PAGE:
The current energy crisis has sparked off because the wholesale or ‘bulk buy’ price energy firms pay for gas has shot up by 250% since the start of this year.
This has put the squeeze on suppliers, especially smaller ones, who lured in customers with super cheap deals, and some including Avro, Green Energy, Utility Point and People’s Energy have now gone bust.
Here’s what you need to know if your supplier goes out of business.
How will I know?
You’ll probably hear it on the news but if your supplier goes bust, don’t panic, as you won’t lose power.
When a supplier stops trading, it’s down to Ofgem, the energy regulator, to find you a new one. Any credit balance you may be owed is protected, and if you owe money to your old supplier, that gets transferred over too.
What should I do?
All you need to do is take meter readings. Ideally take a snap on your phone, and Ofgem say at this stage, if you want to, you can cancel your direct debit with your ‘old’ supplier.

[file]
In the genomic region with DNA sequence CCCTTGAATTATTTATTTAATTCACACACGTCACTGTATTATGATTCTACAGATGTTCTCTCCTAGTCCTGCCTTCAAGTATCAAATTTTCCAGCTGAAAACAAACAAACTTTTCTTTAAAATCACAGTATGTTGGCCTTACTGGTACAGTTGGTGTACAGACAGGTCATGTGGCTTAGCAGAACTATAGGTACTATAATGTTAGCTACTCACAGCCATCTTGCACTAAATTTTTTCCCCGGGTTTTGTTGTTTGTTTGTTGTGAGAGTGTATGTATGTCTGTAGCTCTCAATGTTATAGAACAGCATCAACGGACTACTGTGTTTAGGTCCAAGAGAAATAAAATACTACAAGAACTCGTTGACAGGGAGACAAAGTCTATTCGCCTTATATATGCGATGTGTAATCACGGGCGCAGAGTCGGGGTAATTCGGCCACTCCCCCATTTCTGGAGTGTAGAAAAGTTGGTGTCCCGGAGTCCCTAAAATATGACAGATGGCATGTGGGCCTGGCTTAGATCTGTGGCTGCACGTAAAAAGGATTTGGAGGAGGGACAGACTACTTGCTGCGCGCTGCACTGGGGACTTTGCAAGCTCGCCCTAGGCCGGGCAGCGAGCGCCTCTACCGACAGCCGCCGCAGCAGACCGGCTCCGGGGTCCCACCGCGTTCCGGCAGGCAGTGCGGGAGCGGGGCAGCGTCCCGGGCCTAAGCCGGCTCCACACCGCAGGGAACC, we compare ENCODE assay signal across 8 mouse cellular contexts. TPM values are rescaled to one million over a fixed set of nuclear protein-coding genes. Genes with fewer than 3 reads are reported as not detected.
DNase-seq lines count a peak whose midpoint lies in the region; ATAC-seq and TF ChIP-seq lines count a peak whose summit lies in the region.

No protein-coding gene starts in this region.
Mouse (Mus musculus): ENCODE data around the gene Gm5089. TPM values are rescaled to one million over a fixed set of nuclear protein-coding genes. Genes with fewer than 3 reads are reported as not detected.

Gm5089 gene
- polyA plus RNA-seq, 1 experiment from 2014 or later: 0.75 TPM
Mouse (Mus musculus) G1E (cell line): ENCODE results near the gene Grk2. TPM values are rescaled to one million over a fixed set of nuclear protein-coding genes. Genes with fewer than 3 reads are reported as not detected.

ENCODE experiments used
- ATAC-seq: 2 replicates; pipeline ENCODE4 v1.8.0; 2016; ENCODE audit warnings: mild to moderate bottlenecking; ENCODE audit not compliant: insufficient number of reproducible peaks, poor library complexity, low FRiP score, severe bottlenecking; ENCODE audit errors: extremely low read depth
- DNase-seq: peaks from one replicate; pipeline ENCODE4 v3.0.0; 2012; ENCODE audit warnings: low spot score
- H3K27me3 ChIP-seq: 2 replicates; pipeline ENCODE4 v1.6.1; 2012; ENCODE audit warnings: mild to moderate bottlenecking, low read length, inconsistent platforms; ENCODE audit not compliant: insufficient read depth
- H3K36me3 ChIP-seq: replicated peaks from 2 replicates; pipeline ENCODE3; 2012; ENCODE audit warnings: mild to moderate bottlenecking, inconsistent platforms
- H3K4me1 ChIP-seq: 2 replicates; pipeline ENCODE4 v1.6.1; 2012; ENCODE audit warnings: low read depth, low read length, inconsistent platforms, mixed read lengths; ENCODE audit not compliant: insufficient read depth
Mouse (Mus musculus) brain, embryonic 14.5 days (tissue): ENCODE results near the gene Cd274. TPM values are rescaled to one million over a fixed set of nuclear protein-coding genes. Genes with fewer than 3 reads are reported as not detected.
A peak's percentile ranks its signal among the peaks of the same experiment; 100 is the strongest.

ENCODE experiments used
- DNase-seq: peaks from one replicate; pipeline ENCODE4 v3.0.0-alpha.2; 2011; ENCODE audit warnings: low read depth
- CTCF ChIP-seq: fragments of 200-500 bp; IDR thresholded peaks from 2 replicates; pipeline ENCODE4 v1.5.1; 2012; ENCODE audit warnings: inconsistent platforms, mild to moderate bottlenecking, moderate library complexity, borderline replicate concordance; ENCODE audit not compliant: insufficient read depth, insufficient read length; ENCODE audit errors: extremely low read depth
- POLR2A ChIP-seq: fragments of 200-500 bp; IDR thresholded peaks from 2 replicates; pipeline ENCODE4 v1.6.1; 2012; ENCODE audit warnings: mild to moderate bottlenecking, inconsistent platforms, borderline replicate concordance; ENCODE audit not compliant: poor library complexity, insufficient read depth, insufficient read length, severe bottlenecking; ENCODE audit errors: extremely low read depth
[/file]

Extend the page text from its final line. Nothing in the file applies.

Then sit tight and wait. Once Ofgem’s found you a new supplier, they’ll be in touch directly; although it may take several weeks for your account to be moved across.
If you’re worried about scam companies getting in touch, claiming to be your new supplier, check the Ofgem website as it will flag up details of which company you’re being transferred to.
Will my bills go up?
Yes they will, as any cheap deal you were on, will disappear with your old, now ‘defunct’ supplier.
When you’re transferred to a new supplier, you’ll usually be put on what Ofgem call a ‘deemed’ tariff. This is a special ‘transfer’ rate but it’s bound to be more expensive than any previous deal you were on.
But you don’t have to stick with this as you can ask your new supplier for their cheapest deal and ask to be moved to this. And you’re also free to shop around at this stage and switch to another supplier.
Can I still switch suppliers?
If you’re in the middle of a ‘switch’ from your old supplier, when it goes bust, this should still go through as planned.
However it’s best to hold off starting a new ‘switch’ until you know who your new supplier is.
While ‘switching’ has long since been a fast track to find cheaper deals, some price comparison sites including both GoCompare and Comparethemarket.com have temporarily ‘paused’ their switching services, as deals are so limited.